Multiple Palestinian terror groups renewed calls for violence against Israel and urged Arabs to rise up over the weekend, causing concern that a third Palestinian intifada could break out amid escalating violence between the Israelis and Palestinians.
Violence hit new heights over the weekend as Palestinian rioters took to the streets around Jerusalem, and Hamas militants in the Gaza Strip continued firing rockets on Israeli civilians.
Arab-Israelis in East Jerusalem rioted and clashed with Israeli police following the death of Arab teen Muhammad Abu Khdeir, who was murdered by Israeli citizens in an apparent revenge attack for the abduction and killing of three Jewish teens by Hamas.
The Popular Front for the Liberation of Palestine (PFLP), a radical terror group, dropped leaflets in Khdeir’s hometown of Shuafat, outside Jerusalem, over the weekend in a bid to stoke tensions and incite Arab-Israelis to launch a popular uprising against Israel, otherwise known as an intifada.
PFLP leaders called on Twitter and elsewhere for the "development of popular mobilization into a popular intifada."
The PFLP was among several Palestinian militant groups urging Arabs to take up arms against Israel.
The radical Al-Qassam Brigades released propaganda posters warning Israel that more attacks are imminent.
"All the cities are close to Gaza," read one Hebrew language poster featuring an armed militant carrying rockets.
The Al-Nasser Salah al-Deen Brigades, an armed offshoot of the Palestinian Popular Resistance Committee, held a press conference in Gaza over the weekend featuring armed masked militants.
The terror group’s spokesman said that armed Palestinian groups would not sign onto a ceasefire until Israel removes all presence from various territories, according to reports.
The PFLP, in its leaflets to Arabs around Jerusalem, called for citizens to erect "popular defense committees" across the West Bank and Jerusalem "as a means of self-defense" from Israeli attacks, according to a translation of the flyer provided to the Washington Free Beacon by Oren Adaki, an Arabic language specialist at Foundation for Defense of Democracies (FDD).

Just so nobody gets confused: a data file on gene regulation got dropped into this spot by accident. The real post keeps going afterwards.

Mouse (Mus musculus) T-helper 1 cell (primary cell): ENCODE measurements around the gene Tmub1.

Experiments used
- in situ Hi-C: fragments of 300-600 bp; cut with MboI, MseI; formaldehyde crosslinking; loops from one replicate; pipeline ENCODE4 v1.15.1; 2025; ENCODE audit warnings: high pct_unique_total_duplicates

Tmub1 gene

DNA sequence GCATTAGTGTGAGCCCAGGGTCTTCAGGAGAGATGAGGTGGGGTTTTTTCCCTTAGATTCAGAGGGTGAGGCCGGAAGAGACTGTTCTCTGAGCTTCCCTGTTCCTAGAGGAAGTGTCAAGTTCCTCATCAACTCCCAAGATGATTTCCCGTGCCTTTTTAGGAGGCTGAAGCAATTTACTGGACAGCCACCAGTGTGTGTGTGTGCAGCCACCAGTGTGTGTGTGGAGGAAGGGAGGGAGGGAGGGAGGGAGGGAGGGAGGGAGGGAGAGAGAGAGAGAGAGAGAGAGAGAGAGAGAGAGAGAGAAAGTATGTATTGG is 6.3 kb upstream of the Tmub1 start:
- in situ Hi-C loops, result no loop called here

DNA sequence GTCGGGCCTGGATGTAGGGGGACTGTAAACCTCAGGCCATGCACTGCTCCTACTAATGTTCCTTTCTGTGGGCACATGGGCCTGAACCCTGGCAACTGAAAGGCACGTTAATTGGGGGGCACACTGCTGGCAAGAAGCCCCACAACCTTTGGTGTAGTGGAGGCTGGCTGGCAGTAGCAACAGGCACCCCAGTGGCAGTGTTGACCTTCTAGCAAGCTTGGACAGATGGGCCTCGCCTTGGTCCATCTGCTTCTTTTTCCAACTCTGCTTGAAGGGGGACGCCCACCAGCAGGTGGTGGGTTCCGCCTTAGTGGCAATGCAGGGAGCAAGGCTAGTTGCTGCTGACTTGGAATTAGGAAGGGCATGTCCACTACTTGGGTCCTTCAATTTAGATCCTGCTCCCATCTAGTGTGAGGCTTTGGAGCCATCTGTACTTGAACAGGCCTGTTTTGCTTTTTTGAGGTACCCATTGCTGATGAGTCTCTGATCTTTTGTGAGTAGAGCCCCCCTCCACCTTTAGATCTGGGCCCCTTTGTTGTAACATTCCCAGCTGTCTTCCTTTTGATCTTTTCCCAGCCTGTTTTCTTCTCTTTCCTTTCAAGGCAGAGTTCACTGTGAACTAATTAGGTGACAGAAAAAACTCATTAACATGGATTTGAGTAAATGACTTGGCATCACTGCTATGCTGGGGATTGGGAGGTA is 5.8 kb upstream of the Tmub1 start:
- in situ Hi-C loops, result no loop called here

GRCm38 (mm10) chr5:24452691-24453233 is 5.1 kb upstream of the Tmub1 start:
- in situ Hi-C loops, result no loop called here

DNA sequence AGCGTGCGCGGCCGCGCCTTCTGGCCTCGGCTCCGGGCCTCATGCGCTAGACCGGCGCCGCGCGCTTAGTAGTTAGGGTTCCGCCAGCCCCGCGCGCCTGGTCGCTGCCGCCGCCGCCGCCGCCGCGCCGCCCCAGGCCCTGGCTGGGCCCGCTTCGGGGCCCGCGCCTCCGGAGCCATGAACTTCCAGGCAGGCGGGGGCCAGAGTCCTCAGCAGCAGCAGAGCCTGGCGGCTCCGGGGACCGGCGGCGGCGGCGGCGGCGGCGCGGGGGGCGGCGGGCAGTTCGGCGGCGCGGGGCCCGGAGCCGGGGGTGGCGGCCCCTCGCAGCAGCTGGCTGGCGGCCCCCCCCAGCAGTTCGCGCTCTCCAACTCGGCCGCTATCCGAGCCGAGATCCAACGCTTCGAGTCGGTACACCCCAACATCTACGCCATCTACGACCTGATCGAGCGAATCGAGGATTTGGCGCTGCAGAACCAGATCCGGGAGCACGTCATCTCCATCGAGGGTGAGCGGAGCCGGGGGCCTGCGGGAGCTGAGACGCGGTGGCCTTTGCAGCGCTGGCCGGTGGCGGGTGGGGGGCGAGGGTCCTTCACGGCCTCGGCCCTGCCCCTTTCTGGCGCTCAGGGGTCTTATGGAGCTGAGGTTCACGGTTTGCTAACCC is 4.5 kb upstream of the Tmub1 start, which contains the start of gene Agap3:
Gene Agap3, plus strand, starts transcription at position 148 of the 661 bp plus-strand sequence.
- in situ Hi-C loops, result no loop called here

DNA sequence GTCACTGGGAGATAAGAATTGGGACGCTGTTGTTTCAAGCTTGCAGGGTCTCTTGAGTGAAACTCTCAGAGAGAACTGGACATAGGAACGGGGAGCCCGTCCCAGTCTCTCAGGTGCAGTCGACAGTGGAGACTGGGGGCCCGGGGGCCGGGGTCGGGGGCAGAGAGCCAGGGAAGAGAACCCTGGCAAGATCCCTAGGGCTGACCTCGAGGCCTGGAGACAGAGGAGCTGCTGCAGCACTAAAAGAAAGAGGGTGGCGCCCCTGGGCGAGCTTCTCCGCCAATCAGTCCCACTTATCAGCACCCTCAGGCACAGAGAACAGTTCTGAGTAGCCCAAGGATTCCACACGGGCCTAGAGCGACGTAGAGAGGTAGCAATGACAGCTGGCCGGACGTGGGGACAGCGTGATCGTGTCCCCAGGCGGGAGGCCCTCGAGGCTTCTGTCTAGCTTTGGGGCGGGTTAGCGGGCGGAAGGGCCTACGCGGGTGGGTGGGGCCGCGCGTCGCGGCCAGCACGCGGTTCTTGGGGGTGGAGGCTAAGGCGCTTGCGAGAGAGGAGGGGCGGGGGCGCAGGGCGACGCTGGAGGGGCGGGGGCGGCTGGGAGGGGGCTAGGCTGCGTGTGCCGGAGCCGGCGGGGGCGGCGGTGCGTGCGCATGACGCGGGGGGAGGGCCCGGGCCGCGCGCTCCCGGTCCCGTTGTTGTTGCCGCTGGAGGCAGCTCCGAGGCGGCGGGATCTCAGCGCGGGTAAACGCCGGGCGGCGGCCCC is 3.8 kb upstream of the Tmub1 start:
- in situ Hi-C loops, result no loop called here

The PFLP emphasized the murder of Khdeir and vowed that it would not "pass by without punishment."
The terror group also called on Palestinian Authority security forces to join the fight against Israel and join "the people of Palestine in their confrontation against the violence and terrorism of the [Israeli] settlers," according to the page-long leaflet.
Additionally, it instructed Palestinian civilians "to prepare for a long and hard battle against the occupation and emphasized the importance of transforming Israel's occupation into a failed project," according to Adaki. "The PFLP highlighted the necessity of adopting a popular resistance program focused on the various forms of national struggle that would serve the interests of the Palestinian people."
As riots break out inside Israel, Hamas terrorists in the Gaza Strip continue to bombard Israel with rocket attacks.
At least 14 rockets hit Israel on Monday morning and several dozen struck over the weekend, bringing the total number of attacks to 150 since June 14, when hostilities first broke out.
Senior Hamas officials said on Monday that the attacks would continue until Israel abides by several conditions.
Hamas will not sign a ceasefire agreement until Israel completely removes its presence from the Gaza Strip and ends its blockade of the territory, which is meant to prevent arms from flowing across the border.
Hamas foreign relations head Osama Hamdan "ruled out the possibility of a large-scale Israeli aggression on Gaza" over the weekend and "warned that his movement might resort to unexpected scenarios in case the reconciliation agreement terms were not implemented in full," according to reports posted on Hamas-affiliated websites.
Terrorism expert Matthew Levitt said that the calls for a new intifada are not likely to resonate with Palestinians.
"If the loudest voice you hear calling for an intifada is the PFLP that’s comment enough on the disinterest among most Palestinians for renewed widespread violence," said Levitt, director of the Washington Institute’s Stein Program on Counterterrorism and Intelligence.
Hamas is seeking to leverage the situation by imposing demands on Israel that cannot be met, Levitt said.
"Hamas is eager to find an issue that will resonate with its constituency, and improve its really desperate situation right now, and it has latched onto the Gaza closure," Levitt said.
"Meanwhile, it is also continuing to try to kidnap Israeli soldiers," he added, noting that Israeli military officials confirmed that six militants killed inside an illegal tunnel last night were preparing to carry out a kidnapping operation.
As violence increases on all sides—including among disparate Palestinian factions—the unity deal between Hamas and Fatah appears to have disintegrated.
"For all intents and purposes the unity government is done," said FDD’s Jonathan Schanzer, a former terrorism finance analyst for the U.S. Treasury Department.
"I don’t see unity," he said. "Cooperation between Hamas and Fatah looks dead, and no one is even talking about whether the unity government is functioning. We’re right back to where we were" before the agreement, when the PA urged restraint in the face of Hamas violence.